Brian, thank you SO much for finding a picture of my latest dress, because I was REALLY dreading playing dress up and asking Katherine and Tarn to take pictures of me. The Princess Di silver off-the-shoulder ensemble, it's exactly what I wanted.
Tonight's theme is music in its many forms in HCMC.
First, Cracking Bamboo:
Cracking Bamboo is somewhere in between bizarre, terrible and a little bit cool for about five of the ninety minute set. It's an ensemble of percussionists (and a few really bad steppers) from all over Asia and Europe (mostly Norway)-- ten drum sets, a big gong, a huge water jug, some chairs. Maybe someday someone will explain to me why even at the classy Ho Chi Minh City Conservatory, music must be played to distortion level on speakers. I spend the whole time wanting to be in bed (others from the school are also there, and I can't look at them during the abstract pieces (especially the Norwegian ones...it's like my international school experiences are colliding...because I will laugh). When it's over at ten, I just want to go home and crash.
But...I guess that I got Nam's whole family wrong earlier, because when he picks me up tonight, we turn down a different, narrow alley altogether, a few neighborhoods away from mine, and I mean a narrow, narrow alley, and we stop at a very small stack house. This, it seems, is his house. I meet his two daughters (both high school age. Amy, are you on to something?) and there is his wife--very, very gracious. Their house is small, with a tiny area hosting a TV, a fridge and a staircase upward. I ask if I should take off my shoes and his wife laughs and points at what they have...not much. No, don't take off your shoes. She invites me to sit down and the only place to sit is on the floor. I'm in a dress. But I sit. She offers me water from the fridge and a peach. The peach is to go, just a gesture of hospitality. The daughters know a little English. Nam wants to teach me how to count in Vietnamese at ten on a Thursday night while I am sitting on his floor in a dress. I try to pretend that I want to learn how to count to ten. Fortunately, we are there for a pretty short amount of time when he gestures for us to go. Phew. I wonder how many other family members I will get to meet?? After all, he has ten brothers and sisters, unless I misunderstood that, too, so this could be a long process. I think the house near mine is that of his great aunt, because his daughter tells me that their grandmother died.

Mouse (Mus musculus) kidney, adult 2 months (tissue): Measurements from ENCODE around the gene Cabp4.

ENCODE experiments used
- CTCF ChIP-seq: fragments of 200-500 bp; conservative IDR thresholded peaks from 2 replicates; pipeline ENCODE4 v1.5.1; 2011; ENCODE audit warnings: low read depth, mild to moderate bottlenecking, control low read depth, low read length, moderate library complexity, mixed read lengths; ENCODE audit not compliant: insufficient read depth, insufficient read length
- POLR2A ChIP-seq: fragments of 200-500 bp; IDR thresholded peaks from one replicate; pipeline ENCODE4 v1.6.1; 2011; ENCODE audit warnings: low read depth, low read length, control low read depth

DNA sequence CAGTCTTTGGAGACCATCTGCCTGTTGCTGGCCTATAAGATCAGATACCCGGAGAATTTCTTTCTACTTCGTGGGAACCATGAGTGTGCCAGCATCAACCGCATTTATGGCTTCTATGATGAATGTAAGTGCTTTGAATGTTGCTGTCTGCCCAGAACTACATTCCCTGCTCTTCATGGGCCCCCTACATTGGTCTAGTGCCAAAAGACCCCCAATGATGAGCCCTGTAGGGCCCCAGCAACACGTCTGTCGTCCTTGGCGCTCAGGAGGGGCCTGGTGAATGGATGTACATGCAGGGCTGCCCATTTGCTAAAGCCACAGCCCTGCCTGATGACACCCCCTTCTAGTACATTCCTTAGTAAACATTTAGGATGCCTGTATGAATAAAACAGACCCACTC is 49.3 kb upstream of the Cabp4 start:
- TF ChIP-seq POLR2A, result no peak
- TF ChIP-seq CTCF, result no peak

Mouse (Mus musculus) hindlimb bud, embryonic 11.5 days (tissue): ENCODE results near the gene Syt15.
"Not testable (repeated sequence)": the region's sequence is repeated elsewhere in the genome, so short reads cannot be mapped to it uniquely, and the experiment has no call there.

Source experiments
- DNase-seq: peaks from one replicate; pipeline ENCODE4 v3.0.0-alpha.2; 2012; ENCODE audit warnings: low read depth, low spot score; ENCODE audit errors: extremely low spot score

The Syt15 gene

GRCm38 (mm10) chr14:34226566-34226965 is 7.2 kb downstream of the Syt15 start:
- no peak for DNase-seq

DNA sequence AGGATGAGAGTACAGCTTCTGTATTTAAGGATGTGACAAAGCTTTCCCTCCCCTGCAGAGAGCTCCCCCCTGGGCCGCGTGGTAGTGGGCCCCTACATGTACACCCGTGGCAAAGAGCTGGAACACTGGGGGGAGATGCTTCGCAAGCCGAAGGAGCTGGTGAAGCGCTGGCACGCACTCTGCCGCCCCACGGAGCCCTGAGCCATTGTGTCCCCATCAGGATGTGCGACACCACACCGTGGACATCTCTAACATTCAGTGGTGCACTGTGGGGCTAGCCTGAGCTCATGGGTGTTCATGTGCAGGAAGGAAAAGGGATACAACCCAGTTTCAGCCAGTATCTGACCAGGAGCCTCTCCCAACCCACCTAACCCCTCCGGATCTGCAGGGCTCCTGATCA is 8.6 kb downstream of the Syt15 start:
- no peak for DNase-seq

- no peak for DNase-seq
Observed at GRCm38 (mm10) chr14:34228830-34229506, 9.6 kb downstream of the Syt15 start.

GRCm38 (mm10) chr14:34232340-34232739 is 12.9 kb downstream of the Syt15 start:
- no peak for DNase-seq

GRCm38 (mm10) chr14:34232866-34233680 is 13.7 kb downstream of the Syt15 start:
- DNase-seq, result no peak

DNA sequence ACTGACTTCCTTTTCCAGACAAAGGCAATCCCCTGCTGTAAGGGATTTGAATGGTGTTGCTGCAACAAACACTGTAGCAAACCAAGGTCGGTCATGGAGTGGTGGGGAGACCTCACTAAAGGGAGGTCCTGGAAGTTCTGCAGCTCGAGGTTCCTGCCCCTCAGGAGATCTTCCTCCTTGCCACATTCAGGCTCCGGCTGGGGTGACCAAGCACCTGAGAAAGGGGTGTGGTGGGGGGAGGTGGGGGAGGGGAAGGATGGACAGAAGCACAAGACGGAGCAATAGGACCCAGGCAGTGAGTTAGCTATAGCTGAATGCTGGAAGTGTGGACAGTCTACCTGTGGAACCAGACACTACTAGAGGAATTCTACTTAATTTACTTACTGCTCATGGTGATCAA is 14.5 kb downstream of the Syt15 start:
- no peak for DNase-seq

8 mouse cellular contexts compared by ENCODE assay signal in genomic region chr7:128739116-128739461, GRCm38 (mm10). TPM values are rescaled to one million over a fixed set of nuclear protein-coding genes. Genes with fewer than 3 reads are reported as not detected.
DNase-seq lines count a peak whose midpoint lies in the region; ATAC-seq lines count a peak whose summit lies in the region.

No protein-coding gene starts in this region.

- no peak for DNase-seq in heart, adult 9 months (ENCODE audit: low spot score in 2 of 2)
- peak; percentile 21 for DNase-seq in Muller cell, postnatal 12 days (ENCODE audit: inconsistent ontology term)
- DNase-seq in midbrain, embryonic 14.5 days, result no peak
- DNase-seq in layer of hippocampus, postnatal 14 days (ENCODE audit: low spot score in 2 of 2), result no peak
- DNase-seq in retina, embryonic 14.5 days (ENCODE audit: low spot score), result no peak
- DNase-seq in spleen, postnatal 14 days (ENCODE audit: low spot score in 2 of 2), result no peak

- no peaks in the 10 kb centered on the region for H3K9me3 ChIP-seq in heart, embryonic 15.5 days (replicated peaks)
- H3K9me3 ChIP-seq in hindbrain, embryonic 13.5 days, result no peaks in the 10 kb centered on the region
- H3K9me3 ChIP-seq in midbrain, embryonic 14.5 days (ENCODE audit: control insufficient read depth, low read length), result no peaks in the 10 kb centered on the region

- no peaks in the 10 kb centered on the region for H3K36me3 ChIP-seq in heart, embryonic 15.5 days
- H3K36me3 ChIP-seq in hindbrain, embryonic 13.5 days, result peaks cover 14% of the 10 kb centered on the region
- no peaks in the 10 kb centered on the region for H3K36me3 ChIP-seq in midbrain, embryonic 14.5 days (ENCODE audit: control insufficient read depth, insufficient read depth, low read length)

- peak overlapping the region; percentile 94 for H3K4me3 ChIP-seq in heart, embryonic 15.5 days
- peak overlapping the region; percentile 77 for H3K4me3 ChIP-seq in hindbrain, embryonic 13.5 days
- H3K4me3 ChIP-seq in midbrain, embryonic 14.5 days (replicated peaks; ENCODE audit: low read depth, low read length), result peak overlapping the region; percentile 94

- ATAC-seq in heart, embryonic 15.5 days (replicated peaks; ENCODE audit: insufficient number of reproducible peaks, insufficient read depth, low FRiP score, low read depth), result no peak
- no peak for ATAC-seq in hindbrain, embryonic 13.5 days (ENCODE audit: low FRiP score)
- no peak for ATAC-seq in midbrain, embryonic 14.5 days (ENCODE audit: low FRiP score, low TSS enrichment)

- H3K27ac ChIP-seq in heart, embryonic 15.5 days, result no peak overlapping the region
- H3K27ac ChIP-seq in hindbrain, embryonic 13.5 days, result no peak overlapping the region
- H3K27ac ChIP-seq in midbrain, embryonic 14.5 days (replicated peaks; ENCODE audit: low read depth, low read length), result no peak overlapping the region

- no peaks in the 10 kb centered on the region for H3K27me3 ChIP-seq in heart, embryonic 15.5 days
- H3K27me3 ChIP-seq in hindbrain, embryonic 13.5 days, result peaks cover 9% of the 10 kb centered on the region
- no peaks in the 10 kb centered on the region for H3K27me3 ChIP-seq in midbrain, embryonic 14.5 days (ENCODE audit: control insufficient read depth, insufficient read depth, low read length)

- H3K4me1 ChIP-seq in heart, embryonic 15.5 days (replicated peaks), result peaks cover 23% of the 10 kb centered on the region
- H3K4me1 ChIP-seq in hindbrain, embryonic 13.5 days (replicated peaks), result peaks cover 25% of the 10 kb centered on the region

Back to music.
The First Annual AIS (American International School) Musical
Each teacher at AIS must be involved with or lead an after school club. So I volunteer to help Alice put on a production of The Wizard of Oz. I know there is so much to learn from her...she is an expert in her field (I googled her and found a very positive New York Times review of a play she was in...that's The New York Times, by the way...) Sixty kids sign up to be a part of it and Alice is a diva at organizing them. Last week, with no notice whatsoever about how big the group would be, she had them walking in circles chanting, doing breathing exercises and playing drama games.
Today she reveals to the club the play we will do; none of them have heard of or seen The Wizard of Oz. So all sixty of us watch the movie for club today--auditions for parts will be next week. Imagine how sweet: sixty naive, well-mannered Vietnamese kids watching that movie all together for the first time. They cheer when Toto escapes from the nasty lady on the bike; they oooh and ahhhhh when Dorothy walks into color and when they first meet the munchkins. They laugh at the scarecrow and especially the lion. I haven't seen it for a long time, so the experience is magical.
In the evenings, K, T and I like to watch MTV Asia because they play the most obscure 80's music videos-- lots of one hit wonders. Last night it was Mr. Big: the three of us can't help but sing it altogether: "I'm the one who wants to be with you; deep inside I know you feel it too; waiting on a line (waaaaiting on that line).....just to be the next to be with you; when it's through, it's through, a fateful twist for both of you; so come on baby, come on over, let me be the one to show you..." You're all singing it now, aren't you, and you can picture them with their big hair (here's some help): Or in the morning, K and I see Rick Springfield singing "Jessie's Girl." Things like that just make your day.
Grocery Shopping Music
Everty time I go to the grocery store, I feel like I am in the "It's a Small World" ride at Disneyland. And yes, they play the Small World music to distortion level.
When's the last time you heard "The Theme from Love Story"? Or "A Time for Us"? Or "Guantanamaro"? Because I hear those songs now every time I get a massage. There must be a massage CD that the government makes every salon in HCMC buy. I can't think of another reason someone would willingly play this elevator music other than by a communist mandate. But they ALL do, and I should know, because I have had my share of massages here. I love the massages, but man, can I make it through that awful music for nine more months? K and I plan to someday bring our own CD to the Bum Bum...maybe they will understand?
Karaoke on Wheels
Everything is on wheels, and almost everything is on motorbike wheels. The other day we see a lady with a huge weighing scale on her bike. All you need to do is to flag her down and she will put the scale down and weigh you right there in the middle of the street. I don't see one person flagging her down. Then, yesterday, Tarn sees a guy with a "To Go" karaoke set up. He's just driving down a busy street on his motorbike when he suddenly stops, pulls out speakers and a microphone and a display screen and the music begins to play. I wish I had seen it.
Friday, Friday, Friday. What to wear? I think it will be my Princess Di.